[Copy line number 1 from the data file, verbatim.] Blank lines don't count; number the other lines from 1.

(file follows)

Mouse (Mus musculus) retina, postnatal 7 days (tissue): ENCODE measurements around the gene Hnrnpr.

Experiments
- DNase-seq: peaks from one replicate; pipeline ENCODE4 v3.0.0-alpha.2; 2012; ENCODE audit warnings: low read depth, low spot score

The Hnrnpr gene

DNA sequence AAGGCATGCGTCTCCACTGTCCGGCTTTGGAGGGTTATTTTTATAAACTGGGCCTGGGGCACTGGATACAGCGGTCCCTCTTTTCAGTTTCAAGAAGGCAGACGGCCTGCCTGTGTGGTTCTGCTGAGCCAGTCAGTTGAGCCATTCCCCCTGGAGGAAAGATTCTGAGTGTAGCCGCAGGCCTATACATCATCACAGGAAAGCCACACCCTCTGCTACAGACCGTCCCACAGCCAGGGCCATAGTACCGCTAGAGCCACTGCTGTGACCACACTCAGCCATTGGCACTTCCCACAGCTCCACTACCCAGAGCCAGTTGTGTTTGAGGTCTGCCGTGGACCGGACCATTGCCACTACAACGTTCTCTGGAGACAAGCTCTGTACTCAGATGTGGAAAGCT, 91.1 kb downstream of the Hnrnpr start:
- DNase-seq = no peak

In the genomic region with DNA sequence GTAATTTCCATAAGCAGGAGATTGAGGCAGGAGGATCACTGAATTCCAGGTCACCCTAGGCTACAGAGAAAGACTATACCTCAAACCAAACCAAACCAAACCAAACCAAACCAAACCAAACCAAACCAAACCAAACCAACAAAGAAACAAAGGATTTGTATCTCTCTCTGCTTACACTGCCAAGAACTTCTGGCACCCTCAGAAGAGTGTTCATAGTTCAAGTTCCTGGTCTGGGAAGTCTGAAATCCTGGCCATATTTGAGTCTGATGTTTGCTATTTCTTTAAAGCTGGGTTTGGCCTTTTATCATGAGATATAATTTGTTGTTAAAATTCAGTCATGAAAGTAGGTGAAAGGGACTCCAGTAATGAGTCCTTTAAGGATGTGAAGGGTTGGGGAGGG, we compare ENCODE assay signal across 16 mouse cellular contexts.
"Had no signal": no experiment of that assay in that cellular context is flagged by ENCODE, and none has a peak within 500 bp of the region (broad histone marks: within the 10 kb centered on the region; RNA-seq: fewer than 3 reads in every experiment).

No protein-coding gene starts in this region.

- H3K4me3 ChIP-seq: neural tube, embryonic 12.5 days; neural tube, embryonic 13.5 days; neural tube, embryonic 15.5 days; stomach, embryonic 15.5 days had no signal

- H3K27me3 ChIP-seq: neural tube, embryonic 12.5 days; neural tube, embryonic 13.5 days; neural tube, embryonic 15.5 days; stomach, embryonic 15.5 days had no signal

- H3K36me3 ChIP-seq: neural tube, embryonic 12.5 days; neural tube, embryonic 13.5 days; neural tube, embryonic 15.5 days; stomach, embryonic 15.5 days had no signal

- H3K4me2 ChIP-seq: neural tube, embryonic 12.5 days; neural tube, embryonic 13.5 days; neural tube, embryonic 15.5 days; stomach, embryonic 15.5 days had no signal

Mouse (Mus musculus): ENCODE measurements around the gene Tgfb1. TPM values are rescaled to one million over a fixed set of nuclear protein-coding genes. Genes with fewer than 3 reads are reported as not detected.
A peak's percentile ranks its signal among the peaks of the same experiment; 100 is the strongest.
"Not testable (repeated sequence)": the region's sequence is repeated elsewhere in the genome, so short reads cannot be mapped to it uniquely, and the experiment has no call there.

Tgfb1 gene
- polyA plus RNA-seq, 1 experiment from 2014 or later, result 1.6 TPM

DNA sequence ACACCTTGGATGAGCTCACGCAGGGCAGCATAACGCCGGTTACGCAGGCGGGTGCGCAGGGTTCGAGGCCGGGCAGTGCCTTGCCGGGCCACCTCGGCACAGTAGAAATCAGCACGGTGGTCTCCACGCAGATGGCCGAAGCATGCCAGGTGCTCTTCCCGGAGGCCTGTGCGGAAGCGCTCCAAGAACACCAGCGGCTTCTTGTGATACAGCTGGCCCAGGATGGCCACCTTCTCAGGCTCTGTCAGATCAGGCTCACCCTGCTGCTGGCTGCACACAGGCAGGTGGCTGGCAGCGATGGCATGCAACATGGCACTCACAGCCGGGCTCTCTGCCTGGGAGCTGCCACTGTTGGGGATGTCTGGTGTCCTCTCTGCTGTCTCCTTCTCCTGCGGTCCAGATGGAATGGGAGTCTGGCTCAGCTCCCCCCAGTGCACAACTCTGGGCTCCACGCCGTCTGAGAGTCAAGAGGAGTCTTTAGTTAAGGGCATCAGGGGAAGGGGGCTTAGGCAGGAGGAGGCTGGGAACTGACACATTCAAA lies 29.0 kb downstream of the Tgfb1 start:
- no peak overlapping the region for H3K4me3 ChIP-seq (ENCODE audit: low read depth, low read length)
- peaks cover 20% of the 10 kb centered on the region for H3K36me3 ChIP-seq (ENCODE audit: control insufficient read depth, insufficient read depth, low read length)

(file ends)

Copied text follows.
Mouse (Mus musculus) retina, postnatal 7 days (tissue): ENCODE measurements around the gene Hnrnpr.